This is what I wanted my automated build to do:
- Get the latest version from CodePlex
- Update the version number in AssemblyInfo.cs
- Build the project
- Check-in the updated AssemblyInfo.cs
- Label the project with the version number
- Publish the ClickOnce package to my webserver
In order to achieve this I used the CodePlex Source Control Client (cpc.exe) to perform the get latest and check-ins. I was not able to complete #5 as the cpc client does not provide labelling. Maybe once the SvnBridge supports it I can upgrade this guide to use a SubVersion client.
I also wrote a command line utility SetVersion.exe utility that updates the version number on an AsssemblyInfo.cs or .vb file. The source for this is published as SetVersion on the MSDN Code Gallery.
So without further ado this is the MSBuild project file that performs the tasks.
Although I’ve worked with MSBuild files in the past this was the very first time I wrote one so a few things to remember. Items defined in the <PropertGroup> node are like declaring variables. You can then use them anywhere in your script in this format $(VariableName).
What’s even better is that you can override the default values you provide in the build file with values from the command line like. For example to force a particular version number I can peform the build like this:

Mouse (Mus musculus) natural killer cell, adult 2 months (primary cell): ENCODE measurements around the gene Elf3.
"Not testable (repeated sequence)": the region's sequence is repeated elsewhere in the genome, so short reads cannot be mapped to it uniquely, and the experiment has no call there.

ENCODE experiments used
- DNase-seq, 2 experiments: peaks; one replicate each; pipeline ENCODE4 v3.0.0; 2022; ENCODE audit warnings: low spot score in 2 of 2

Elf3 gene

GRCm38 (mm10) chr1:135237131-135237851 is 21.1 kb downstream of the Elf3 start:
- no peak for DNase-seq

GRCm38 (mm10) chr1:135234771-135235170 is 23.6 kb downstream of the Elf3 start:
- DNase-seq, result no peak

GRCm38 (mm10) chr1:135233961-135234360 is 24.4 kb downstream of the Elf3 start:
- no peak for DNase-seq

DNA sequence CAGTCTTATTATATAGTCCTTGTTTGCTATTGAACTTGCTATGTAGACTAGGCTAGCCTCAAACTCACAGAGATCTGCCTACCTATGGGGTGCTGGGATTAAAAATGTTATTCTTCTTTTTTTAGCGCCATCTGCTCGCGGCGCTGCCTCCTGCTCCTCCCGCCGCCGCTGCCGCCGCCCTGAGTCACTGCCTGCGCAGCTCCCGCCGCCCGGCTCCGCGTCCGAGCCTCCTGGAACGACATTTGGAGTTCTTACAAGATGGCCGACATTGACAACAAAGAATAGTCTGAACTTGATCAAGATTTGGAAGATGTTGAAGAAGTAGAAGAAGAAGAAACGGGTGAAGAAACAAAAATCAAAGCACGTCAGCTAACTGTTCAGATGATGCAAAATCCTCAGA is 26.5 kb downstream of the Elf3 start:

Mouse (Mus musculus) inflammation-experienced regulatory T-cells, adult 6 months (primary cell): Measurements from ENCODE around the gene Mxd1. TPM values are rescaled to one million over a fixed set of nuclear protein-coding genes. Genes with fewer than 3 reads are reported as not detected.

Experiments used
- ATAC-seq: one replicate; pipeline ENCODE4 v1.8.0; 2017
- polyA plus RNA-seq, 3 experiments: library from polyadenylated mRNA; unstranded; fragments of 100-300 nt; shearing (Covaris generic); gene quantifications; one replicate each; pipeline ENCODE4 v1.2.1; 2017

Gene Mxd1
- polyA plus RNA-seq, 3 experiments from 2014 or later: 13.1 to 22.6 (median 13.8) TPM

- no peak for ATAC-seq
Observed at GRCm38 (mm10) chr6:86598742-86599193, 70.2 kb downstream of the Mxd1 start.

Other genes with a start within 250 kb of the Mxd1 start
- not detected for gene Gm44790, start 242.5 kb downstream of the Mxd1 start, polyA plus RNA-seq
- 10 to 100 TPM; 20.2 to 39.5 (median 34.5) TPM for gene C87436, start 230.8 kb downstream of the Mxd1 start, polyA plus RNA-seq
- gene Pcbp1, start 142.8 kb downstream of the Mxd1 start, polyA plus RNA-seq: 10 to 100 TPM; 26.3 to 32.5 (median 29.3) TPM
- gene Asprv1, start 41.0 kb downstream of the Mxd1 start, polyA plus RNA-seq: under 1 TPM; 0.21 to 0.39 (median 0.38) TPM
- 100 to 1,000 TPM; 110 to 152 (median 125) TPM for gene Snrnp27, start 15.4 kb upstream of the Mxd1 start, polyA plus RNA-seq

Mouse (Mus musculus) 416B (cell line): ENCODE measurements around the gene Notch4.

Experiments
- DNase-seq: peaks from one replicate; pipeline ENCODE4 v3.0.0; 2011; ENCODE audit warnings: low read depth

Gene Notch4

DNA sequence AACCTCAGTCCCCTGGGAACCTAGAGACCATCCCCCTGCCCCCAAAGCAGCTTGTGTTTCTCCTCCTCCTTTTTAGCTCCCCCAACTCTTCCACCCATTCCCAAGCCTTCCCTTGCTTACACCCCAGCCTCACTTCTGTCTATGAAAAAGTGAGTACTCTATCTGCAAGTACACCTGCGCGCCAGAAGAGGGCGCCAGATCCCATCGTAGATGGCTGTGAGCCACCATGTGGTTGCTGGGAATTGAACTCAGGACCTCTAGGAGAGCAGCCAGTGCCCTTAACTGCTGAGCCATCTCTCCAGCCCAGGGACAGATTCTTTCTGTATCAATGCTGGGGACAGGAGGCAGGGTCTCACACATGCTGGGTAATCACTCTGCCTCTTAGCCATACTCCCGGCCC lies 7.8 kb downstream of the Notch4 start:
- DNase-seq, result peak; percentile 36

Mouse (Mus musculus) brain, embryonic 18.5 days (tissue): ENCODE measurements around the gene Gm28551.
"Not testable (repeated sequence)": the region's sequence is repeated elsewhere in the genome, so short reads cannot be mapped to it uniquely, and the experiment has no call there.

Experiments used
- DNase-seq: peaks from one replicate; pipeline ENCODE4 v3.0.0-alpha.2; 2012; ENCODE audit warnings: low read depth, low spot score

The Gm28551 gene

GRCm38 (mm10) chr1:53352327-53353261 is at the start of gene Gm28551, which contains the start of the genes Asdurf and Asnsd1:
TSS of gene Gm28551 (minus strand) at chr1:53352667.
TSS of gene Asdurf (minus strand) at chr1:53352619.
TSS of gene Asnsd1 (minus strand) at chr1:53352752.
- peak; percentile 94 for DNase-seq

MSBuild ReleaseBuild.proj /p:Version=126.96.36.199
When getting the latest version I opted to create a new folder for each build and pull the files into that folder. This way I didn’t have to worry about cleaning the bin folders. Every new build would start from an empty folder.
In my case rather than building the solution file I opted to build just the Client project since that would compile all the dependant projects. The key part that helped me create the necessary files for the ClickOnce publishing was the Targets=”Publish” parameter, that along with the ability to set the ClickOnce version using the properties provided an elegant solution for the tricky problem of keeping the AssemblyVersion and the ClickOnce application version in sync.
I use CruiseControl to kick off the build process as well as drive the version numbering. CruiseControl is not absolutely necessary though, as the build file can be run from the command line, as long as a version number is specified.
I’ve packaged the build file along with the SetVersion.exe, cpc.exe (codeplex client) and the ccnet.config for download here.